One of my favorite biblical reminders of the power of tenacity is the story of the persistent widow and the unjust judge. In Luke 18:1–8, Jesus tells the story of a widow seeking justice against her adversary from a judge who does not “fear God or care for people.” The widow keeps coming back, demanding justice, until finally the judge grants her suit—not because she convinces him of the merits of her case, but because her continual advocacy wearies him. She eventually receives justice through her persistence—a potent reminder to all of us who engage in advocacy for justice.

But what if the unjust judge were being paid to deny justice? What if the unjust judge, in order to keep his position of power, needed to refuse the merits of the widow’s case? What if her adversary was not simply the lone judge, but the political or social engine that empowered the judge and benefitted from the judge’s rulings? What then would have happened to the widow and her quest for justice?

In all likelihood, she would have been denied justice. The judge would have continued to ignore her just case and appeased the special interest backing his power. Regardless of what the widow said or did, the judge would have denied her justice.

The Shifting Paradigm of Advocacy

Of course, rewriting Bible stories is not what we do in the PC(USA) Office of Public Witness, where I serve as the representative for domestic poverty and environmental issues. We advocate for justice. In the more than nine years that I have been doing faith-based advocacy, I have worked on antipoverty programs, the federal budget and tax code, justice for workers, economic inequality, health care reform, environmental justice, climate disruption, clean energy, food justice, violence against women and children, public education and immigration.

It is a broad portfolio and there have been some true victories for justice during my tenure. But more and more, I find that my workshops include an admonition that sounds something like “If we don’t work to get the special interest money out of politics, we will never achieve a ____ bill.” In the blank space, name your favorite justice issue: comprehensive immigration reform, a national climate justice plan, tax reform, gun violence prevention, prison reform or any other of the myriad fundamental reform concerns. These pressing justice issues have caught the attention of advocates, but have also caught the interest of special interest groups who are willing to spend to bring about particular outcomes. For true justice, we must first reduce the undue influence of special-interest spending in policymaking.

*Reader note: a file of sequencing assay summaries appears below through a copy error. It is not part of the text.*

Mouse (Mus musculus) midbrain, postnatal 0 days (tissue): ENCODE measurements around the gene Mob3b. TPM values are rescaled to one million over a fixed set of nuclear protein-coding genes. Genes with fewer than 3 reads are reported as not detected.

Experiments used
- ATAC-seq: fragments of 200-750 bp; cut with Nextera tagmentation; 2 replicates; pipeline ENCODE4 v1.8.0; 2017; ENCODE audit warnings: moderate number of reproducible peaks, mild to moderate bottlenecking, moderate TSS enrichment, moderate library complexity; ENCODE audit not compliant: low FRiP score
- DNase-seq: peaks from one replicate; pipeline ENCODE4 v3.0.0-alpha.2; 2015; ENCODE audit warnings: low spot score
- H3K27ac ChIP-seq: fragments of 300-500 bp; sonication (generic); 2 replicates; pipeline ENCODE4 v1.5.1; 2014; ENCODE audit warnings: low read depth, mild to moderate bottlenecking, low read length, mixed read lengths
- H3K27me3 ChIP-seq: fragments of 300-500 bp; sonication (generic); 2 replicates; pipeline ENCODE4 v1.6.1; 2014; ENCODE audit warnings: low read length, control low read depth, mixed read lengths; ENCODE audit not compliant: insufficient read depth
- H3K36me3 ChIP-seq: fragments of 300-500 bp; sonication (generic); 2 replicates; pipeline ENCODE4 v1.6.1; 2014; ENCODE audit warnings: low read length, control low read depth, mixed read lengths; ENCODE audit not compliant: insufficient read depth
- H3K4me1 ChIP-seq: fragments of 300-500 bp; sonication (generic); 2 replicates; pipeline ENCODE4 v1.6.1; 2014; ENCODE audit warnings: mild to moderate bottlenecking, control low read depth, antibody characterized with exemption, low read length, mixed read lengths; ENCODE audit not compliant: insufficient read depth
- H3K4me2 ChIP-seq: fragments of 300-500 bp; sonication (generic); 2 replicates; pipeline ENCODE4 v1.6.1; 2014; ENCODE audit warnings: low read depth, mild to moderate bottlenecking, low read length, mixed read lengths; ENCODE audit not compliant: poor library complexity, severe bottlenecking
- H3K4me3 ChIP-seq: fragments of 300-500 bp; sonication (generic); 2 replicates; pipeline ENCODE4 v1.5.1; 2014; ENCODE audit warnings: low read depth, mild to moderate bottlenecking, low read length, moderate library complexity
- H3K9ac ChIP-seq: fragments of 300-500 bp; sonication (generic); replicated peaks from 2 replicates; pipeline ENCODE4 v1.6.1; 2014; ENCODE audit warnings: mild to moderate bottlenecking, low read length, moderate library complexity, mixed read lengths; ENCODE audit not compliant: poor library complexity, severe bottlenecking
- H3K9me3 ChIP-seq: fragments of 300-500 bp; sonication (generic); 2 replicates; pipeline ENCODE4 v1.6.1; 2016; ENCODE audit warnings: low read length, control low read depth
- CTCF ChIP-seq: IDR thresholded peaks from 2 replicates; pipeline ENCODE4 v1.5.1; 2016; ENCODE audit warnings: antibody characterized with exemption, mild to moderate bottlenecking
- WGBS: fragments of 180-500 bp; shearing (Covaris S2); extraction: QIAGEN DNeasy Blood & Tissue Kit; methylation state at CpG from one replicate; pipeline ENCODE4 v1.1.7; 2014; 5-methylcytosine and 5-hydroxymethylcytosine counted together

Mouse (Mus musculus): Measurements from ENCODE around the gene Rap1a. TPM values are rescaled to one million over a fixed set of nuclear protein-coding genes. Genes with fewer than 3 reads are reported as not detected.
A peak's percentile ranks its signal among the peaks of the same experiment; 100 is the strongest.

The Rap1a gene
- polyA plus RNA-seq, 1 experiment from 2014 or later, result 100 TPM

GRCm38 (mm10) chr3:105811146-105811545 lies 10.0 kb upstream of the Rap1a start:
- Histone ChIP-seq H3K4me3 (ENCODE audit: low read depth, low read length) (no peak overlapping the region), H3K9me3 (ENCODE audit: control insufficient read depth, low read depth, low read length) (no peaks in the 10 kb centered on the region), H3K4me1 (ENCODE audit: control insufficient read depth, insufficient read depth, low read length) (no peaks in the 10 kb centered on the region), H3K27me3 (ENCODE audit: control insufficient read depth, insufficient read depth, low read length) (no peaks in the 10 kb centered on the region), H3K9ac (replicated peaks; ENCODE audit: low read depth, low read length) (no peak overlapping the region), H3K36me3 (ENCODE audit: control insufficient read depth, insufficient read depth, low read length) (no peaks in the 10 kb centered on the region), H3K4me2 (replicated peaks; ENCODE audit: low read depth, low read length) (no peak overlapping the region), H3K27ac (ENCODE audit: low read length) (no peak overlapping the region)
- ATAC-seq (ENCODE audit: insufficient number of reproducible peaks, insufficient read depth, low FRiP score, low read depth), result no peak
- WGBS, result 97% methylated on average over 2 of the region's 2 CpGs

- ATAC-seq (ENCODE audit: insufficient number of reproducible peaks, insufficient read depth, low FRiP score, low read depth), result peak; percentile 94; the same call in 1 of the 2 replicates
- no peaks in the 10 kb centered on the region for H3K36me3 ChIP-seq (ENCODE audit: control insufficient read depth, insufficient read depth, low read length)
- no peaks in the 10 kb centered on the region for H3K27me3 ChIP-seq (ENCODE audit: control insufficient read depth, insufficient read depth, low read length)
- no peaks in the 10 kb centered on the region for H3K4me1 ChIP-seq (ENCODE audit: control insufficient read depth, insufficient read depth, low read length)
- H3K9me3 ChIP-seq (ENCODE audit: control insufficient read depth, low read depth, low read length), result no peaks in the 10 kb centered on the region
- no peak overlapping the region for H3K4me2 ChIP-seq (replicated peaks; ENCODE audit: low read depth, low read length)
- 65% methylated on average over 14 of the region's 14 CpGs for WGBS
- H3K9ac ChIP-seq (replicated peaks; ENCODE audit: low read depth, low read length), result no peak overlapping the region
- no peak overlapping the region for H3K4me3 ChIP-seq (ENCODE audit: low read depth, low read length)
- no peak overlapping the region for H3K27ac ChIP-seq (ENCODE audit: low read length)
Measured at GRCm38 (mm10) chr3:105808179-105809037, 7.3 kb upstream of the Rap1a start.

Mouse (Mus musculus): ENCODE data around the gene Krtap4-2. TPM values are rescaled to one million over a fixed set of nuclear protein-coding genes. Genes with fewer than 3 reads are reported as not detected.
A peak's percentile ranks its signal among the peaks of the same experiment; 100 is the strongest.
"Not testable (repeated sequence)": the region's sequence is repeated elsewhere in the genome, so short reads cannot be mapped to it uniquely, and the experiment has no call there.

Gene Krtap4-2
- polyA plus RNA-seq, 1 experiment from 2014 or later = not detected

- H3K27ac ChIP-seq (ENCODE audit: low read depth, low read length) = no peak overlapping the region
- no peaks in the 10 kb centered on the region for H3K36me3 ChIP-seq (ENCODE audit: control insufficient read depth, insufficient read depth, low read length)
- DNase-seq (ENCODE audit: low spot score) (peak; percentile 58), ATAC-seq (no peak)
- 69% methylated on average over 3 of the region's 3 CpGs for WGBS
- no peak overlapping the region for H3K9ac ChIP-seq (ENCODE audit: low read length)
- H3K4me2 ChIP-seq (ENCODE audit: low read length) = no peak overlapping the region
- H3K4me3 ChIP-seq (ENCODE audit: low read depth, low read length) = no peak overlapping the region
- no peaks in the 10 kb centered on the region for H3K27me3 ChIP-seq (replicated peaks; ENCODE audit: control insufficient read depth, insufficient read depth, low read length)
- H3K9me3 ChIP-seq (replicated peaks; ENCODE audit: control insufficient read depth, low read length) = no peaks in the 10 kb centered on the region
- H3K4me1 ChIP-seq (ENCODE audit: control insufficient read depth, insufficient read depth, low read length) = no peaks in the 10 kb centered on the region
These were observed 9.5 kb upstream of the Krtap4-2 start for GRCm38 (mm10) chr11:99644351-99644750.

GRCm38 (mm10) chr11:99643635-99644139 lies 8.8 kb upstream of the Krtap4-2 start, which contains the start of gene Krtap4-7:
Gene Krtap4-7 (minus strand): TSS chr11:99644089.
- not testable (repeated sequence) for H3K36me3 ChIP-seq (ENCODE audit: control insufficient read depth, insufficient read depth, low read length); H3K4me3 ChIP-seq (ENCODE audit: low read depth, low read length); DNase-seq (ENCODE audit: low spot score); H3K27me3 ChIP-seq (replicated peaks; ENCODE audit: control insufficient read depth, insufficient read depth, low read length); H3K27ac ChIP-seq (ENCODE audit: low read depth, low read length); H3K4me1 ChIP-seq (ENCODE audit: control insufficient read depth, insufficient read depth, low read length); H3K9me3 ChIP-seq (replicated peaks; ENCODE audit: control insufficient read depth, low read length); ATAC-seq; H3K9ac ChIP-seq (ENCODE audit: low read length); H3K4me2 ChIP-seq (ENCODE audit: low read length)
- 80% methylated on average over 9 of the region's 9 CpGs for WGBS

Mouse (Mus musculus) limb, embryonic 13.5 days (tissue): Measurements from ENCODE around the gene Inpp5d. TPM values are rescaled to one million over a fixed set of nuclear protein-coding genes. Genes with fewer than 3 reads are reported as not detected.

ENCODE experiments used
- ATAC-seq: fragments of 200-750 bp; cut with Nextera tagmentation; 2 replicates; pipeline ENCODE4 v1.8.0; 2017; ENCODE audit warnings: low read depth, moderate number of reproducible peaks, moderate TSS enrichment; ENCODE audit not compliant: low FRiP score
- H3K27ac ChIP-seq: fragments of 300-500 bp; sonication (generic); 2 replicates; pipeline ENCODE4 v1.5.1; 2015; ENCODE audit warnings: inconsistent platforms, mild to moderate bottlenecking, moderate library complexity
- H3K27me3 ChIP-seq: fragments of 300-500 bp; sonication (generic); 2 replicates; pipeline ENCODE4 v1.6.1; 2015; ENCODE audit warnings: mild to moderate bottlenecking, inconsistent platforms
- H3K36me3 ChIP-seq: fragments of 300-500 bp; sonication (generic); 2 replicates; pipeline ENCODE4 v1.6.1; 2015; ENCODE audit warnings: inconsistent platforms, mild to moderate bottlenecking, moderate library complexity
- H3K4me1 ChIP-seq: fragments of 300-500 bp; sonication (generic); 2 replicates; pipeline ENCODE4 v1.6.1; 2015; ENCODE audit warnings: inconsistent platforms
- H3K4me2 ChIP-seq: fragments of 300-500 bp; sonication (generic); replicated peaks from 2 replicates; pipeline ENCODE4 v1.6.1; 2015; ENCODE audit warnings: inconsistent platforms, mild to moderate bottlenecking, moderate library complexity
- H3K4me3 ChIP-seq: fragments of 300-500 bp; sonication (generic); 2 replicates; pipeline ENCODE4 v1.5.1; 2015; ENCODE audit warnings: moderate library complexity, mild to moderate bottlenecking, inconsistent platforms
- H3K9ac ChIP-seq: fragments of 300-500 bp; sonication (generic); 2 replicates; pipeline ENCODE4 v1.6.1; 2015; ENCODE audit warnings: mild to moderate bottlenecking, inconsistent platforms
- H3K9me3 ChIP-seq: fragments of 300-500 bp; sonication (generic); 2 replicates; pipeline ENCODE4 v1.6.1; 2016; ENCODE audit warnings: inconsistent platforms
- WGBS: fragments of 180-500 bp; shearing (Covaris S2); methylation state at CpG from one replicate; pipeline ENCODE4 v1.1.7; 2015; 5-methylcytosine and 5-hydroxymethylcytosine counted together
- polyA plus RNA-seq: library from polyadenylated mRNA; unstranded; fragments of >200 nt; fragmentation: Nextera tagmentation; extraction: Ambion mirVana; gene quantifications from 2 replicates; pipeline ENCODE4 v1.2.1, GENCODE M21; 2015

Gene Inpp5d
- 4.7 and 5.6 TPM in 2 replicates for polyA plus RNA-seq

Law and Power

Which comes first: law or power? Certainly, laws need power to be enforced. But for this article, I am more interested in the power at play while a law is being made. When the Presbyterian Church (U.S.A.) speaks to the creation of laws, our positions are rooted in Christian values and the authority of Presbyterian General Assemblies. Many advocacy groups speak to the creation of laws out of conviction or concern for the welfare of others. Still others speak out of self-interest or special interest. Some special interests—though by no means all—speak to the creation of laws with a goal of furthering profit or currying favor. Even nefarious ends may propel a person or group to speak to the creation, continuation or repeal of a law.

It frequently comes down to what creates power. Is it, as suggested above, morality or conviction, concern or welfare, profit or favor? Each of these motivations may compel some special interest or another; each has the capacity to create power and, hence, law.

Sadly, our system of legislation, justice and executive power has tipped too far to one side. We have allowed our system to move away from a code of laws based on conviction and welfare—as outlined in our Constitution—to one that is unduly influenced by whomever has the deepest pockets.

We have a system in which the cost of running for office requires exorbitant spending, personal wealth and donations from those who can afford to pay. And that financial support usually comes with strings attached, whether expressly stated, implicitly felt or simply created out of a sense of obligation and gratitude.

As the 218th General Assembly (2008) of the Presbyterian Church (U.S.A.) said,